No. I didn’t take care of everything until just before I went to London, or not at all. After arriving, I moved into a youth hostel (dormitory) and then looked for a flat in London. I had a fellow EULISP student who was in the student hall of residence. She had managed everything beforehand. At the beginning, of course, I had no contact with the other QMU students because I had looked for a shared flat, but I had contacts with all kinds of other people through the hostel and through the courses I attended in London. You might have to think about what you prefer beforehand. Of course, you can still get in touch with students through your studies. But if you want to experience life in London a bit, you should look for a private flat or a shared flat. That makes it even more exciting. I had never done that before, backpacking somewhere. It was fun and a little adventure that I wouldn’t want to miss.
Another thing I can say is that you don’t have to be afraid of the professors in England at all. They are rather happy when someone asks them something. In Germany, lecturers always give the impression that every question is annoying. The lecturers I met in England were always very happy and super-friendly, almost American in the way they approached you. Maybe superficial on a personal level, but always interested in the subject matter.
That’s also my experience. I was in Glasgow for the semester abroad and it was the same there. Good, then I would move on to the next set of questions, namely the legal clerkship and the career entry. You just mentioned that you were already a bit involved in IT because of your studies and during your legal clerkship you also worked at the Federal Network Agency. What did you basically do there? Is that an interesting station for all those who are now in the EULISP and want to do their legal clerkship afterwards?
It is interesting if you are interested in telecommunications law and the regulatory network world in the EULISP and then come to the corresponding decision-making chambers. Then it’s interesting and you can certainly make good contacts. Gas and energy are basically regulated in a similar way as telecommunications products. At the core, it’s always about prices, for example, when calculating usage fees. As a lawyer, you tend to clarify fundamental questions about the interpretation of the EnWG and help prepare decisions. That must be fun to you. In general, however, at the Federal Network Agency you also learn something about economic administrative law in general and infrastructure regulation laws such as the EnWG or the TKG. That’s why it’s a worthwhile station to see how a federal authority works at the interface with the economy.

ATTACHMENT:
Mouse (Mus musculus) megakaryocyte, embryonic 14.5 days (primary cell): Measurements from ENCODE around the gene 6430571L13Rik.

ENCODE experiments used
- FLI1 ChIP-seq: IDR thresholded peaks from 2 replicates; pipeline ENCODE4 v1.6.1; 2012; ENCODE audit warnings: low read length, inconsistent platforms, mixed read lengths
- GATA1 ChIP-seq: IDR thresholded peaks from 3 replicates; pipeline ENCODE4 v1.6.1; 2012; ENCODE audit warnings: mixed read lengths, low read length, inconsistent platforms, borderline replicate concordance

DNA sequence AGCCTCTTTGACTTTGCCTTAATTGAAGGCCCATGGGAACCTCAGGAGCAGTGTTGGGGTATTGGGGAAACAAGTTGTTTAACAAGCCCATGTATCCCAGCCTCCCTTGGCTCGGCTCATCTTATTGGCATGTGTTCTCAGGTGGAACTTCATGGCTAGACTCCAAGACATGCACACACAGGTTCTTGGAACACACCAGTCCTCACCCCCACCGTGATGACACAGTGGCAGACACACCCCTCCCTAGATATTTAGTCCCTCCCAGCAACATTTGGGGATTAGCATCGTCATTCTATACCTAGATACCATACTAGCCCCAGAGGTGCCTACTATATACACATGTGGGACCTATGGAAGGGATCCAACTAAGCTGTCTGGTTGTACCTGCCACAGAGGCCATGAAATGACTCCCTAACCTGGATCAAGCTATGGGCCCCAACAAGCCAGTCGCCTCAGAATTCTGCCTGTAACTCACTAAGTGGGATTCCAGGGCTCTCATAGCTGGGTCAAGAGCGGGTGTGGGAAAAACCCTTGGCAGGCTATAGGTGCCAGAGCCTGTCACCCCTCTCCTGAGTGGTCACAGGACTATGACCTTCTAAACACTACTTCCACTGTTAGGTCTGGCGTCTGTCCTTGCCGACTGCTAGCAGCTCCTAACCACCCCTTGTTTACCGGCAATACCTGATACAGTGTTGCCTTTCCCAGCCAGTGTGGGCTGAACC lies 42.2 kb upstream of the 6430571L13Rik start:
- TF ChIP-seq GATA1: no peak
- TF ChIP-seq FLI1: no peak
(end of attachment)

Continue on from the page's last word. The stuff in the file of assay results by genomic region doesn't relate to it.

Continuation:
You currently work both as a lawyer for IT law and data protection law and as a research associate at the University of Kassel. How did you come to work in the private sector and in academia at the same time?
After the EULISP, I first worked in a medium-sized law firm in Osnabrück, and I have to be honest, after a year we said, no, we’re not coming together. Then I looked for something else and just at that time the research associate position in Kassel became available. I had never worked as a student assistant at a department or anywhere else before, and I was simply curious. I was accepted, probably also because of the EULISP programme. That’s because it was also known there and they could see that I had specialised in this direction.